Guendalina Cerruti. Swan Lake and The Swan Dance

Guendalina Cerruti. Swan Lake and The Swan Dance

We interviewed Guendalina Cerruti (1992) a young Italian artist based in London. After graduating in Visual Arts at NABA in Milan, she earned a Masters in Sculpture at the Royal College of Art in London. In her work she builds installations, compositions of objects, sculptures and images. The things that inhabit her practice and her imagery refer to the concept of domestic and familiar. She was recently the protagonist of the exhibition “Swan Lake and The Swan Dance” in collaboration with the artist and girlfriend Jaana-Kristiina Alakoski at TOAST Project Space in Florence.

How would you define being an artist? And what role should an artist have in contemporary society today?
These are two very important questions, which I find difficult to answer. We could talk about it for hours, because in some way perhaps the search for an answer to these two questions defines being an artist and his role. I believe that, because it is inseparable from the material and abstract concept of contemporaneity, to define the artist and his role today we should have a level of awareness and understanding that perhaps belongs to those who are outsidea precise temporal coincidence. So I like to think that it’s important to stay in a dimension of constant research. Starting from this reflection, I think the artist must always maintain a strong sense of responsibility towards these issues and towards his own work, but also of freedom.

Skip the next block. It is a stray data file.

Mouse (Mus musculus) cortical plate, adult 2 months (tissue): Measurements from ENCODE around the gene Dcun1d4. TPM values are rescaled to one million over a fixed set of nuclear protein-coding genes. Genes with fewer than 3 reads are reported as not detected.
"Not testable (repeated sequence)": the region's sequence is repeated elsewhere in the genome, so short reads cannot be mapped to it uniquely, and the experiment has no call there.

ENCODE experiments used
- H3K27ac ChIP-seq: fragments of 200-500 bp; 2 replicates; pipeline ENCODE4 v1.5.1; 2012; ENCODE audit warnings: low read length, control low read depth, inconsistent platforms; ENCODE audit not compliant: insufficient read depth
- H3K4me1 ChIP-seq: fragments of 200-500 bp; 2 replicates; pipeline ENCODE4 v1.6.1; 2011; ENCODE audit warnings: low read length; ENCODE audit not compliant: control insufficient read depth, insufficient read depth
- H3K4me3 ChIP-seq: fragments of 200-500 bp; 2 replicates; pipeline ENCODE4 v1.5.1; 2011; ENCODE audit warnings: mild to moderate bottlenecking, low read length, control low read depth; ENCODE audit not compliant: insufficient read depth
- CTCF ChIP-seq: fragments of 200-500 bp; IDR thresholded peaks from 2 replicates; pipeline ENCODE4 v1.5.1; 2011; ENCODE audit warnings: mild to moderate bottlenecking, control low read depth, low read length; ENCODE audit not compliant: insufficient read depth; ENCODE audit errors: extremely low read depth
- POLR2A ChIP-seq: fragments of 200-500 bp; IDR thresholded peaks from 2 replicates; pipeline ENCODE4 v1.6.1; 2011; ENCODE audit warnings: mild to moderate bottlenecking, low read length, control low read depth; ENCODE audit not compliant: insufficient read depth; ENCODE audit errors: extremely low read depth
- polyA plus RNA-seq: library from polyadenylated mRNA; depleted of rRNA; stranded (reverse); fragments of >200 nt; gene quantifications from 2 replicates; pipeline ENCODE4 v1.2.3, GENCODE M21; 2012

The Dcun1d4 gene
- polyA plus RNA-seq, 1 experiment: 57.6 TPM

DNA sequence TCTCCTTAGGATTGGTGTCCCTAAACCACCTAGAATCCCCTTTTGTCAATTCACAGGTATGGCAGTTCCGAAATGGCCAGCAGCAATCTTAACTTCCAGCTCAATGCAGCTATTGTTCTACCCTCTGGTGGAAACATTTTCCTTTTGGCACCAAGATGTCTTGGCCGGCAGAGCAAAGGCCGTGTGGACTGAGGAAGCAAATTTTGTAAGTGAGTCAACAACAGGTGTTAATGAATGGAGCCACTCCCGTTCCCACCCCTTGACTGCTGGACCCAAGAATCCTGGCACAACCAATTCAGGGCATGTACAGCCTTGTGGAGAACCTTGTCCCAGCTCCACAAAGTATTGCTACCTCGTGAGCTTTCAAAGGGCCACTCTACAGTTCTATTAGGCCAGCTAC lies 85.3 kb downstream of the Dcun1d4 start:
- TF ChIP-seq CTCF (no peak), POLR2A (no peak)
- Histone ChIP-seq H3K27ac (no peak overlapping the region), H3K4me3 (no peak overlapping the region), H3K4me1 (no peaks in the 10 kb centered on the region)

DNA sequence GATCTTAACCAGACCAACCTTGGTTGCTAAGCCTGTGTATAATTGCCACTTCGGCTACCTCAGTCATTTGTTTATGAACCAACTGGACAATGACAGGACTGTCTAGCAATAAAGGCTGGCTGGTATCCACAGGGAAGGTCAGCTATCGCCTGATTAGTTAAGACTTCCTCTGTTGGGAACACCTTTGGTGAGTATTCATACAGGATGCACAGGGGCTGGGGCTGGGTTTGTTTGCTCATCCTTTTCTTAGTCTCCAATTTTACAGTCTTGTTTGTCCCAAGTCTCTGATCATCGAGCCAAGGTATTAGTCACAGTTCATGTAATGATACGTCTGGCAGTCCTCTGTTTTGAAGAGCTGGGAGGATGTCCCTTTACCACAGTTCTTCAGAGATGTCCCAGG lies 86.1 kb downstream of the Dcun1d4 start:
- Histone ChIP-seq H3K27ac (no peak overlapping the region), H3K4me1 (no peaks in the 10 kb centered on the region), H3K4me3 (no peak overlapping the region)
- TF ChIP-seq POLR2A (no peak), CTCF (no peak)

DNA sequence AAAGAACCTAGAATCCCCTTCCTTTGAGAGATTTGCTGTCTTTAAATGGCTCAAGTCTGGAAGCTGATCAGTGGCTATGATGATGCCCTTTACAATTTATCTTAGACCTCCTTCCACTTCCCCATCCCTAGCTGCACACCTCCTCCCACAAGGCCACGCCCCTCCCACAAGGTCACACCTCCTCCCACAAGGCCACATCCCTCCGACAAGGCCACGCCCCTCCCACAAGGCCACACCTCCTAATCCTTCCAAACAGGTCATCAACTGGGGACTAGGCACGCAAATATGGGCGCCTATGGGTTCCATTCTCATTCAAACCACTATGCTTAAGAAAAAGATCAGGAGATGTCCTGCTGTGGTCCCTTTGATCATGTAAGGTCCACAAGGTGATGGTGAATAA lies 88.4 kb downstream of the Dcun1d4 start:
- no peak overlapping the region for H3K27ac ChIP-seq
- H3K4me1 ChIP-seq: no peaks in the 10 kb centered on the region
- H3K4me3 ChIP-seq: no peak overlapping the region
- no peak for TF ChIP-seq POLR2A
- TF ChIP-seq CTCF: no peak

How important is the area of ​​training (from universities to academies) for an artist? Can you tell me how your student years were? And what difference did you notice between Italy and abroad?
I think that universities and academies have an important role in the formation of an artist, mainly I think they represent a precious time in which to explore and understand one’s own artistic practice, motivations and language, within a context of relationships and conversations of great intellectual and personal stimulation. I attended the three-year Visual Arts at NABA in Milan and then a master’s degree in sculpture at the Royal College of Art in London. These were certainly different experiences, the first years at NABA were years of discovering what contemporary art was all about, where to make the first language experiments, where to build the first references of contemporary artists and works of art, and where to begin to understand my personal interests and motivations. In London, instead, my path has focused more on deepening these interests and motivations through research and daily practice in the studio and constant comparison with other students and professors. There are certainly many differences between Italy and abroad, as well as between the different individual cities. London is a place that can give you a close-up view of the contemporary art scene worldwide. It is also a city with a very high concentration of young artists, curators, creatives from every sector who form an active community in research, conversation and exchange.

How did you approach art? Do you have any memories?
I approached art as an expressive medium, perhaps since ever, with a few moments where it was more addressed and moments when it was less so. I always drew and colored graffiti and painting. But I have a special memory of me as a child: I wanted to play basketball but I didn’t have the basket and I used a hanger of those in thin aluminum, folded into a circle and then hooked to the door with its hook. I like this memory because in a certain sense it represents for me the discovery of a creative process different from that of the sign we say, which still today is part of my artistic practice and always manages to fascinate me.